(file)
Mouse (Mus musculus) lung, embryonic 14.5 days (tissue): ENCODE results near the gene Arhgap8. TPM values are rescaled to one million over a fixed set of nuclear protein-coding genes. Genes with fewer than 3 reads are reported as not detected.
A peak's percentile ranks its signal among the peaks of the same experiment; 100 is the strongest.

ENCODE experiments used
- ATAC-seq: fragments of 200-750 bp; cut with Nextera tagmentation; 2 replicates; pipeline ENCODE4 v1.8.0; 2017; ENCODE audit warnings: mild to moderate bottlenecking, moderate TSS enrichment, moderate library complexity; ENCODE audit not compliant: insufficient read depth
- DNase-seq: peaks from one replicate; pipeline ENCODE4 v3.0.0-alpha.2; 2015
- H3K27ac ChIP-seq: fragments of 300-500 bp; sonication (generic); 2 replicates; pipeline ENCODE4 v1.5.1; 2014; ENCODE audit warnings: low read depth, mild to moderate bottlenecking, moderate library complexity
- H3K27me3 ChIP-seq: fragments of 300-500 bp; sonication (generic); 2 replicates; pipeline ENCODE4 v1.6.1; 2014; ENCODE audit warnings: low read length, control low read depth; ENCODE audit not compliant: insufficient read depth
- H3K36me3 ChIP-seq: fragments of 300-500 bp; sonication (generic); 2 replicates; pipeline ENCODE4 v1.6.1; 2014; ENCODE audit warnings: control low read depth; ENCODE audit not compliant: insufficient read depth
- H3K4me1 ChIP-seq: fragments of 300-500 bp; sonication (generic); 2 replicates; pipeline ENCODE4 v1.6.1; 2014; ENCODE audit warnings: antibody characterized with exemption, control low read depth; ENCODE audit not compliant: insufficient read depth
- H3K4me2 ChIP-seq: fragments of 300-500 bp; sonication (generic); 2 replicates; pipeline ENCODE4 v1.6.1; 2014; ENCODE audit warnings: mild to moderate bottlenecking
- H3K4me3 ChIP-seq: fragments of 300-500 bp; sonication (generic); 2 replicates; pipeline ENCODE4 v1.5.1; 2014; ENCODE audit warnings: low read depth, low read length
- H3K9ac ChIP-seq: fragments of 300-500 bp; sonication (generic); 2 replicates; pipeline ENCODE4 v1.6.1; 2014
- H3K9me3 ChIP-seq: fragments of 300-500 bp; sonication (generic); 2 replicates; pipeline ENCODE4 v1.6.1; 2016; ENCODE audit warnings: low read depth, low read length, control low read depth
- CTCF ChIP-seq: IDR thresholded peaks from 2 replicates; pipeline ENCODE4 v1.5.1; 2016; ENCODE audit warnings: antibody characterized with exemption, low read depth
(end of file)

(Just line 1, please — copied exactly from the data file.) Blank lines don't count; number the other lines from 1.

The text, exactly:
Mouse (Mus musculus) lung, embryonic 14.5 days (tissue): ENCODE results near the gene Arhgap8. TPM values are rescaled to one million over a fixed set of nuclear protein-coding genes. Genes with fewer than 3 reads are reported as not detected.